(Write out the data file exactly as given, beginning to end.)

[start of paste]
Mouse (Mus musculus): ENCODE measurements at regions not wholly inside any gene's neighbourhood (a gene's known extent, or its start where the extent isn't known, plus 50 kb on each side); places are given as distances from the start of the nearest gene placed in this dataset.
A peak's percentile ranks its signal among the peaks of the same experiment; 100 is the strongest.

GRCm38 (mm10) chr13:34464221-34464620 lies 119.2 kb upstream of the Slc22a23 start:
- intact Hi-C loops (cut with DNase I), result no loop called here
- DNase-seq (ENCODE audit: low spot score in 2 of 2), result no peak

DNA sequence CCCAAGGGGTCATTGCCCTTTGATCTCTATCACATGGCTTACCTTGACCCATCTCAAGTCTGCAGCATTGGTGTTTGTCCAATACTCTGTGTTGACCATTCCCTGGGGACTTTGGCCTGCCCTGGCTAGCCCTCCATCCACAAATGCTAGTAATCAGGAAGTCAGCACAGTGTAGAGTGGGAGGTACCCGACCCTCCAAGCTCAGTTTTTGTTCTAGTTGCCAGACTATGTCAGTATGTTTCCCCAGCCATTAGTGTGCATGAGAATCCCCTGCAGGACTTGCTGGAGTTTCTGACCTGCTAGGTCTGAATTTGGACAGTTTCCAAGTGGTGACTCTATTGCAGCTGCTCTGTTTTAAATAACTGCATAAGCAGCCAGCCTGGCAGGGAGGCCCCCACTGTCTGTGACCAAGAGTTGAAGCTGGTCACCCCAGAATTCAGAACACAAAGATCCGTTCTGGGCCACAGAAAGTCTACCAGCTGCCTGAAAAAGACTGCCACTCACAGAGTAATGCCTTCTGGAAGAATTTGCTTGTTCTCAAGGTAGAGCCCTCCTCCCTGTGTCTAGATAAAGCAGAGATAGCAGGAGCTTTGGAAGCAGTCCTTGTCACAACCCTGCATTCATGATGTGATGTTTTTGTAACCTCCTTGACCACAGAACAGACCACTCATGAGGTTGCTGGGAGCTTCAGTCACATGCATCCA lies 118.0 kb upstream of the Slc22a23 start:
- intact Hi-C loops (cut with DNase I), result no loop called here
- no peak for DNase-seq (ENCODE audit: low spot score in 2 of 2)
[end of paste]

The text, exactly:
Mouse (Mus musculus): ENCODE measurements at regions not wholly inside any gene's neighbourhood (a gene's known extent, or its start where the extent isn't known, plus 50 kb on each side); places are given as distances from the start of the nearest gene placed in this dataset.
A peak's percentile ranks its signal among the peaks of the same experiment; 100 is the strongest.

GRCm38 (mm10) chr13:34464221-34464620 lies 119.2 kb upstream of the Slc22a23 start:
- intact Hi-C loops (cut with DNase I), result no loop called here
- DNase-seq (ENCODE audit: low spot score in 2 of 2), result no peak

DNA sequence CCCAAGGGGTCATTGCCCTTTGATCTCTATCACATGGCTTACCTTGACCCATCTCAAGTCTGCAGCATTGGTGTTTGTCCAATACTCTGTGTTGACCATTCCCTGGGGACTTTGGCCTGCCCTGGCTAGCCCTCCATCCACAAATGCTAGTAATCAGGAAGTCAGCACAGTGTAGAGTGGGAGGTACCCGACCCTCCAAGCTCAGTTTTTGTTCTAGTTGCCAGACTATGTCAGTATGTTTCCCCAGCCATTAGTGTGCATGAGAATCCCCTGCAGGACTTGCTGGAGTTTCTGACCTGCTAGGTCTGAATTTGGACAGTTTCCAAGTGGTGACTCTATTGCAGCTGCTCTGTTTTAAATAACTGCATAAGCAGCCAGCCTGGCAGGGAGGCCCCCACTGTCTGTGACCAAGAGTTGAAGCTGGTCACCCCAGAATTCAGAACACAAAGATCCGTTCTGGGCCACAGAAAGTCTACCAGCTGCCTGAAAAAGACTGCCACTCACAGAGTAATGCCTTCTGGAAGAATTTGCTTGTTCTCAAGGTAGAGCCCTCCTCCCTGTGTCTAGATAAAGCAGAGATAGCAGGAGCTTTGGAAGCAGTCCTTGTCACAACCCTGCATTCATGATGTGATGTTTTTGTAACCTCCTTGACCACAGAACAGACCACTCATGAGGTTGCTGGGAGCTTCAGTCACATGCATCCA lies 118.0 kb upstream of the Slc22a23 start:
- intact Hi-C loops (cut with DNase I), result no loop called here
- no peak for DNase-seq (ENCODE audit: low spot score in 2 of 2)